Chile protesters clash with police for second day
Demonstrators in Chile have clashed with police in the capital, Santiago, on the second day of mass protests to demand free public education.
Hundreds of masked youths threw stones and bottles at the police and attacked a petrol station.
The police responded with tears gas and water cannon to disperse the crowds.
The government has warned it will invoke an emergency security law to help quell the protests - the biggest in Chile since 1990.
The students, backed by teachers and trade unions, called the latest two-day national strike after talks with the government broke down earlier this month.
'Free for all'
The demonstration on Wednesday started peacefully, with tens of thousands of people marching through the capital, many of them in fancy dress.
"Here in Chile education is all about profit. And that shouldn't be the case for something as basic as education," Felipe Pinilla, aged 17, told the BBC.
"For the sake of equality is should be free for all - for the rich, for the poor, for the middle class - for everyone," he added.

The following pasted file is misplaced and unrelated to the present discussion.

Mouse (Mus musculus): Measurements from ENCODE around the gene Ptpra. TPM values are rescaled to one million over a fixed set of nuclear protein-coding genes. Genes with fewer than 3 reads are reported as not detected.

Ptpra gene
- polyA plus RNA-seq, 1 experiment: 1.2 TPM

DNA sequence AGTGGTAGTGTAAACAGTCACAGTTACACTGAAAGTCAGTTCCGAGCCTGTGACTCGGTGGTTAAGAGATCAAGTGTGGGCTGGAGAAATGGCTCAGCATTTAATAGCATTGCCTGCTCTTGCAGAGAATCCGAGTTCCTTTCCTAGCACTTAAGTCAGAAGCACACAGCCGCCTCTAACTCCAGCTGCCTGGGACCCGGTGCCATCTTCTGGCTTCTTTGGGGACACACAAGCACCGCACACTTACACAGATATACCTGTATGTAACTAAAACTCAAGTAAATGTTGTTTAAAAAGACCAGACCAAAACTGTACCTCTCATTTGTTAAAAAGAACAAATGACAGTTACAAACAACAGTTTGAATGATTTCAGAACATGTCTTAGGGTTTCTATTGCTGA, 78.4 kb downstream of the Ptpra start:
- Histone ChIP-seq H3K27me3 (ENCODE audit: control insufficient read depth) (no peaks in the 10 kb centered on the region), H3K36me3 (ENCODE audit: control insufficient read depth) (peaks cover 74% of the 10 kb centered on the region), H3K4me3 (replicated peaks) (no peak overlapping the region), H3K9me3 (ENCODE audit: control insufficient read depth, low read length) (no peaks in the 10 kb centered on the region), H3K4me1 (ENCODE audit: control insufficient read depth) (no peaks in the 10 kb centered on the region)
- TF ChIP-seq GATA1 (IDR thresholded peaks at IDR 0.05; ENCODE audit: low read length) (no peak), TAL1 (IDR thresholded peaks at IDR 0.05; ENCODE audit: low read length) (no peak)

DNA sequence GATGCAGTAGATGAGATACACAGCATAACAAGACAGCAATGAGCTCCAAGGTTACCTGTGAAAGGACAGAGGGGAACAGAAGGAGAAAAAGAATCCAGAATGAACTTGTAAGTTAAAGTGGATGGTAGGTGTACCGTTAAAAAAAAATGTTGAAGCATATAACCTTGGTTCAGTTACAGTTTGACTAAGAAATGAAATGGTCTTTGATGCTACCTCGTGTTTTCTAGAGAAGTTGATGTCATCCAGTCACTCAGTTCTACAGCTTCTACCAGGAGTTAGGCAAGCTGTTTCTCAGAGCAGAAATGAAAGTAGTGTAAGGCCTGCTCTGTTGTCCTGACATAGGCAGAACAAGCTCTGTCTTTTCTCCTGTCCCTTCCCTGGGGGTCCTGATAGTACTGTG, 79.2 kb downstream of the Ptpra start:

But as the march reached its conclusion, the carnival atmosphere evaporated, with a group of youths setting up a burning barricade on one street, the BBC's Gideon Long in Santiago reports.
The police move in, and for the next hour they fought a pitched battle with the demonstrators, our correspondent says.
On Tuesday, protesters set up burning barricades on several main avenues across the capital, blocking rush hour traffic. Masked assailants set fire to a city bus, and police raided university buildings in pursuit of suspects.
Student leaders have condemned the violence and say it is not related to their movement for educational reform.
Representatives of the movement went to the heavily guarded presidential palace to present an unofficial plebiscite on their demand for educational reform.
More than 1.5 million people took part in the plebiscite, with 88.7% voting in favour of free, public, high quality education, the organisers said.
Student leaders are demanding wholesale reform of Chile's education system, which they say is unequal and under-funded.
They want the central government to take full control of education and increase spending on public schools and universities.
President Sebastian Pinera has responded by promising limited reforms and around $4bn (£2.6bn) in extra funding.
On Tuesday, he approved a law increasing subsidies for children from poor backgrounds attending private schools.
But he has categorically rejected calls for full state control and free education.